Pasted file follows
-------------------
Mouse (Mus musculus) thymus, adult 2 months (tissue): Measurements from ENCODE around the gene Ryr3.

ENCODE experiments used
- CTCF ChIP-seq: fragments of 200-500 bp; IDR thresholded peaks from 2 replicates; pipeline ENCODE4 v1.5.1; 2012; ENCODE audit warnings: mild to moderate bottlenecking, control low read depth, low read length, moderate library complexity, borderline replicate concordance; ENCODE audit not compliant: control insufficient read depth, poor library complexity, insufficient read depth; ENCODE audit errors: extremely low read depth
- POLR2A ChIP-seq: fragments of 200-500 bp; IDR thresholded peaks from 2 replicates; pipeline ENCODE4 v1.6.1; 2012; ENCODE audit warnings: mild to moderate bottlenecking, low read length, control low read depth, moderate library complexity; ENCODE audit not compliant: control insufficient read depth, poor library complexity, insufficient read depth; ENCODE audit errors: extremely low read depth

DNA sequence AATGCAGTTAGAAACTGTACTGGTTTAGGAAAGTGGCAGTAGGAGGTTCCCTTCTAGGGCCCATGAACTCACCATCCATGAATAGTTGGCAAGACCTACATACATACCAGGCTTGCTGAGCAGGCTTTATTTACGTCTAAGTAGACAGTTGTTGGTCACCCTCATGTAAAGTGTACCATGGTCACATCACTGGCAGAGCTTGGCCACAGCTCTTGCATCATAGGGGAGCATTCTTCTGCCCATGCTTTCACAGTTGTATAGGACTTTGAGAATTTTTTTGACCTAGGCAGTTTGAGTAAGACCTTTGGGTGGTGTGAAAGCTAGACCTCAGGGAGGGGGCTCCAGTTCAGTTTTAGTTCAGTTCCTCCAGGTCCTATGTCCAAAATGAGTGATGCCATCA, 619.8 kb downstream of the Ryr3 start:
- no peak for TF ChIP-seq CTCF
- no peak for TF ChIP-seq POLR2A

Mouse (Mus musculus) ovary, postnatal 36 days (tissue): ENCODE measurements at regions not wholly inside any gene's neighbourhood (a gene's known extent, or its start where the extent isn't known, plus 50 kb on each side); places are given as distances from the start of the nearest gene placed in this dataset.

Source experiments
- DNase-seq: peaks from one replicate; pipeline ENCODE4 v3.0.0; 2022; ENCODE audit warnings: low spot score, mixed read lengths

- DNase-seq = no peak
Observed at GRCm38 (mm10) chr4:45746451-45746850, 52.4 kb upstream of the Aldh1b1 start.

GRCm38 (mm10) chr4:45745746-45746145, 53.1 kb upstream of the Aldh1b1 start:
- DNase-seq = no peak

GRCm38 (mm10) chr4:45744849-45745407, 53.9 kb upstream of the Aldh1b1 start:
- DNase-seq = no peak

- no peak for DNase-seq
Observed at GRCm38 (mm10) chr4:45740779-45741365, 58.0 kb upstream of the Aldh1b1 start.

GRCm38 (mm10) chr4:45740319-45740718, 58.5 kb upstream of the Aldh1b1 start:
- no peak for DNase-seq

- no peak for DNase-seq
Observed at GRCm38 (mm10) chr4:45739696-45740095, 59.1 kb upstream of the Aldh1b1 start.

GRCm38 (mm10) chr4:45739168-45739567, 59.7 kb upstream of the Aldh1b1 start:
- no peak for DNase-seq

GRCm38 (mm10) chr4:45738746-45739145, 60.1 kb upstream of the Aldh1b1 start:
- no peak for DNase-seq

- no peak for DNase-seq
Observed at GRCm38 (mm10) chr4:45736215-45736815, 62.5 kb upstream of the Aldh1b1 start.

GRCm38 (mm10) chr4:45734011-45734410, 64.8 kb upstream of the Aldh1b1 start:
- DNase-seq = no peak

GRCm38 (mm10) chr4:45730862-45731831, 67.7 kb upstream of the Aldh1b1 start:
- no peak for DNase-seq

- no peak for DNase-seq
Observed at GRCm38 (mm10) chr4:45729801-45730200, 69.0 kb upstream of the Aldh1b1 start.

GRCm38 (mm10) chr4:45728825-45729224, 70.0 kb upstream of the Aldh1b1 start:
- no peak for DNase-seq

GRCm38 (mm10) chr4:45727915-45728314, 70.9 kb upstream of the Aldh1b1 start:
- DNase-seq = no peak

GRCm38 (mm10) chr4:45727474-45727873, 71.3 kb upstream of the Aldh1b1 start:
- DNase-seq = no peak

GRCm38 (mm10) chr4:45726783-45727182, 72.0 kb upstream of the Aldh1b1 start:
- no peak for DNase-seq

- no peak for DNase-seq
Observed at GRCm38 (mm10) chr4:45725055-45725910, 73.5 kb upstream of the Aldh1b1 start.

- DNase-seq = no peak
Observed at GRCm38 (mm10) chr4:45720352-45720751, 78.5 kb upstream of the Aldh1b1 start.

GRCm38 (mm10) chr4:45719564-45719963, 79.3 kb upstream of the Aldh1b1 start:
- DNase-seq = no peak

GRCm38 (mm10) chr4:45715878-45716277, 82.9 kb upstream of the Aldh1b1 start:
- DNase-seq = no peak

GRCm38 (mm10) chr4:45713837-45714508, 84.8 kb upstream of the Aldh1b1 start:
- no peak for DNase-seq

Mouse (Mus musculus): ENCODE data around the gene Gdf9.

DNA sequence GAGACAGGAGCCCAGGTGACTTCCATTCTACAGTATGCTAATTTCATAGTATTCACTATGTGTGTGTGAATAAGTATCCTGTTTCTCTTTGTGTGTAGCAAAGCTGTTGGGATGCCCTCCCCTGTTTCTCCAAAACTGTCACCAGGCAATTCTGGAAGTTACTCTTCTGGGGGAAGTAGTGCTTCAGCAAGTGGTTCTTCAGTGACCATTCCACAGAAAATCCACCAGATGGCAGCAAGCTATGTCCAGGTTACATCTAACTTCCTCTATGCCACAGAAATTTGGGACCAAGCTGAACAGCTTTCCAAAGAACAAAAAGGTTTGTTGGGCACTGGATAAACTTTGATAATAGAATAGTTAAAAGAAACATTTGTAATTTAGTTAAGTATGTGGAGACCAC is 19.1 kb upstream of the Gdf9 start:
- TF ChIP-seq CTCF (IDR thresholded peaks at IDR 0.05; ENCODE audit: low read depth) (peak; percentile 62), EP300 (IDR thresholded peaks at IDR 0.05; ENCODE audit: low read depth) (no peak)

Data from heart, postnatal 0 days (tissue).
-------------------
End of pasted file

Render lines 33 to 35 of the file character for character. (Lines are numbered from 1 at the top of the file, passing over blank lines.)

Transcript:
- no peak for DNase-seq
Observed at GRCm38 (mm10) chr4:45729801-45730200, 69.0 kb upstream of the Aldh1b1 start.

GRCm38 (mm10) chr4:45728825-45729224, 70.0 kb upstream of the Aldh1b1 start: